Our question was: given a generally healthy asymptomatic patient on warfarin for afib who is sent to the ED because of an elevated INR of 8 but who has heme + brown stool and a Hgb of 11, what is the appropriate intervention (hold warfarin only, or also treat with vitamin k, and if so, at what dose/route)? What are the risks of bleeding, and what are the thrombotic risks?
First, as a reminder, our patient has a CHADS score of 1. This represents an annual stroke risk of 2.8% for patients with afib (see below), so warfarin treatment is reasonable. Unfortunately, even in warfarin clinics, INRs are outside the therapeutic range one third to one half of the time. It’s well accepted that bleeding risk increases with increasing INR, especially when INR >4. What is our patient’s risk of bleeding?
Garcia DA, Regan S, Crowther M, Hylek EM. The risk of hemorrhage among patients with warfarin-associated coagulopathy. J Am Coll Cardiol. Feb 21 2006; 47:804-808
evaluated a cohort of 979 patients with a first episode of INR >5. During 30 day followup, 0.96% of patients with an INR >5<9 experienced major hemorrhage. When the INR >/= to 9, the risk of bleeding increased to 9.5%. Only 9% of patients in this study received vitamin k (mostly 2.5 mg or less). So, a good place to start: there’s about a 1% 30 day risk of major bleeding when your INR >5 <9. There were no ICHs in this study. In the Aiyagari background article on ICH/warfarin, a range of 0.3-0.6% per year risk of ICH while on warfarin is quoted, but as Harwood pointed out, the risk of ICH skyrockets in the elderly.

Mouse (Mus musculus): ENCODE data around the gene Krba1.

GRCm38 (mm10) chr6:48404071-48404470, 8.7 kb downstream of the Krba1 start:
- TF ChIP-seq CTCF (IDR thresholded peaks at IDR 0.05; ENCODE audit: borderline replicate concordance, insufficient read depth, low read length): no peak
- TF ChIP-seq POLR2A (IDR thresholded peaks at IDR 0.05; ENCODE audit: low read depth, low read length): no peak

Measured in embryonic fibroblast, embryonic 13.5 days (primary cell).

So, how should we protect our patient? The meta-analysis,
Dezee KJ, et al. Treatment of excessive anticoagulation with phytonadione (vitamin K): a meta-analysis. Arch Intern Med. Feb 27 2006; 166:391-397
evaluated all of the RCTs and prospective nonrandomized trials using vitamin K to treat patients without major hemorrhage with an INR >4 on oral anticoagulants, from 1985-2004. Unfortunately, as they admit, the quality of studies available was fair to poor, leading to a concern of “garbage in, garbage out.” There were a few limited conclusions. Subcutaneous vitamin K is no better than placebo. Just don’t use it (and this is also part of the 2008 ACCP guidelines). Oral and IV vitamin K worked about equally as well in this meta-analysis, but with the risks of anaphylactoid reactions with IV vitamin K, you should choose oral if the patient isn’t having major bleeding. Most (about 80%) patients with INR <10 who receive oral vitamin K (2.5 mg or less) will have an INR < 4 in 24 hours. That’s fine, but does giving vitamin K prevent bleeding? Does giving vitamin K cause an increased risk of thrombosis? Sorry, but no answers from this meta-analysis due to the fair/poor quality of the included studies.
So, our third article came out in 2009. It’s a large study of over 700 non-bleeding patients with INRs of 4.5 to 10, trying to look whether or not giving low dose vitamin K (1.25 mg) decreases bleeding risk.